At first glance, an AVID classroom looks similar to any other.
At the front of Julie-Lynn Borquin’s room there are math questions projected on the board. Posters hang on the walls. Students sit at desks.
But unlike many classrooms, hands are up. Kids ask questions. Pencils are moving. Everyone’s engaged.
There are no phones out, no interrupting, and no heads down.
Could this really all be due to AVID?
Short for “Advanced Placement Via Individual Determination,” AVID is a college and career readiness program for students who aren’t taking honors-level classes that helps prepare them for advanced courses and later become the first members of their family to attend college.
According to avid.org almost 90% of students in AVID are underrepresented and almost 80% are from a background of low socioeconomic status nationwide. Students in AVID overcome their life obstacles and think critically and work with others in order to be successful and conquer whatever awaits them.
There are multiple ways for students to join Riverside’s AVID program. Families can learn about it in-person at Riverside events. Riverside teachers and counselors also visit local middle schools, and students’ counselors and teachers can recommend them.
Riverside had AVID over fifteen years ago, when Rebecca Stone became a social studies teacher. She saw amazing results in her AVID classes and knew she had to fight to keep it here.
In 2010 there was an economic downturn and Riverside didn’t have the funding to keep the program. Stone fought to bring it back for years. Without AVID, teachers have had fewer opportunities to teach students skills they will use in everyday life or in college. And students had fewer resources and support systems to prepare them for college.
“Teachers have had to decide what the most necessary content is to teach students, but haven’t been teaching them how to study and learn things by themselves,” said Stone.
In 2019 Stone and then-principal Tonya Williams discussed AVID returning, but their plans were shut down by COVID-19 and the transition into virtual school.
AVID is now back, and there are currently 60 students enrolled in the program. Every year, 60 additional freshmen will join and stay in the program through all four years of high school.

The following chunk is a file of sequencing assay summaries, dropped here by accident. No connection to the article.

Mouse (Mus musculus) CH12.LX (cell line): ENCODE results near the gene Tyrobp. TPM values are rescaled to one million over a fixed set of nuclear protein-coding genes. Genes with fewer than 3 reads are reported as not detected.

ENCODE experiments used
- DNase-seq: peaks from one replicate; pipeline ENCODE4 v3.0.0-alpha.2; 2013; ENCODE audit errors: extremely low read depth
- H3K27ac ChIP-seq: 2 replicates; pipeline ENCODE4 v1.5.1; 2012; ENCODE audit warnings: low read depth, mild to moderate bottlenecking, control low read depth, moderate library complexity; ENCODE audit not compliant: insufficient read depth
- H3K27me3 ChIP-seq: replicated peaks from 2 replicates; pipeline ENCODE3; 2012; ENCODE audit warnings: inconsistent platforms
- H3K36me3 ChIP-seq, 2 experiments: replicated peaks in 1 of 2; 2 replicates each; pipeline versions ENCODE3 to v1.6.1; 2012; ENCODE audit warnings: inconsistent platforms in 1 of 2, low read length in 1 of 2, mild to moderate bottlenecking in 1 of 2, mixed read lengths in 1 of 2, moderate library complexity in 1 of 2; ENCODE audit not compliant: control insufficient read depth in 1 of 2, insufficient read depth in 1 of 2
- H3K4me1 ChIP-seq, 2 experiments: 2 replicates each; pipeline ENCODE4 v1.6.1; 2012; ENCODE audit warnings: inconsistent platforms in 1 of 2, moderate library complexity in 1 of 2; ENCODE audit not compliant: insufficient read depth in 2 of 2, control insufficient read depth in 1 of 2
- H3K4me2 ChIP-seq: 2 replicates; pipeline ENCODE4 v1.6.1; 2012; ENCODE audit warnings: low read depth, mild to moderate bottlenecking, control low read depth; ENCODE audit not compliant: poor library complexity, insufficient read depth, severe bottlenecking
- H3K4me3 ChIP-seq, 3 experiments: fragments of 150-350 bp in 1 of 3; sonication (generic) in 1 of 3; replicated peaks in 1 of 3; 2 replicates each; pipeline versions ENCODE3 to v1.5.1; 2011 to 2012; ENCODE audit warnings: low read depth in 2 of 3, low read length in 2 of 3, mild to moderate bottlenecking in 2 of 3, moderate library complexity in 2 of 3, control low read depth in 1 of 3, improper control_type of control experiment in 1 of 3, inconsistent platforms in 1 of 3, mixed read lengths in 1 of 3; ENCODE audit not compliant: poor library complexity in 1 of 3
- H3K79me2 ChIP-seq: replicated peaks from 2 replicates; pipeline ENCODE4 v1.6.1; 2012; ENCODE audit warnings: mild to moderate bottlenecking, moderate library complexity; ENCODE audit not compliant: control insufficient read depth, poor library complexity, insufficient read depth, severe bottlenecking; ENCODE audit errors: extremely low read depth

AVID almost returned for the 21-22 school year but was postponed so teachers could receive more training. Some attended an in-person convention in Texas, and others did a hybrid online training program from home.
One of the main reasons AVID returned was Stone’s strong belief in the program.
“[AVID] is going to provide a more supportive learning environment,” Stone said. “It’s going to help more people try more difficult classes and really thrive when they get there.”
The reason Stone is so passionate about AVID is because she knows just how much it can help the Riverside community.
“It will support kids who we know have the ability to go to college but don’t have the structural supports in place,” she said. “Having a community of like-minded peers is really important for students,” said Stone. “They are more likely to feel supported.”
For example, Stone said because of AVID students are more likely to speak up and say “I don’t understand what this teacher is talking about can we go over the notes together.”
The tools AVID uses to support students will help them in their other classes, too, both at Riverside and after high school.
“Some of the skills students need in order to thrive in rigorous classes that colleges want to see on applications are skills that are normally not taught directly,” Stone said. “Students normally figure them out on their own or in middle or elementary school, but not everyone does. That is what AVID helps with.”
Stone does recognize there are other ways to prepare for college and careers.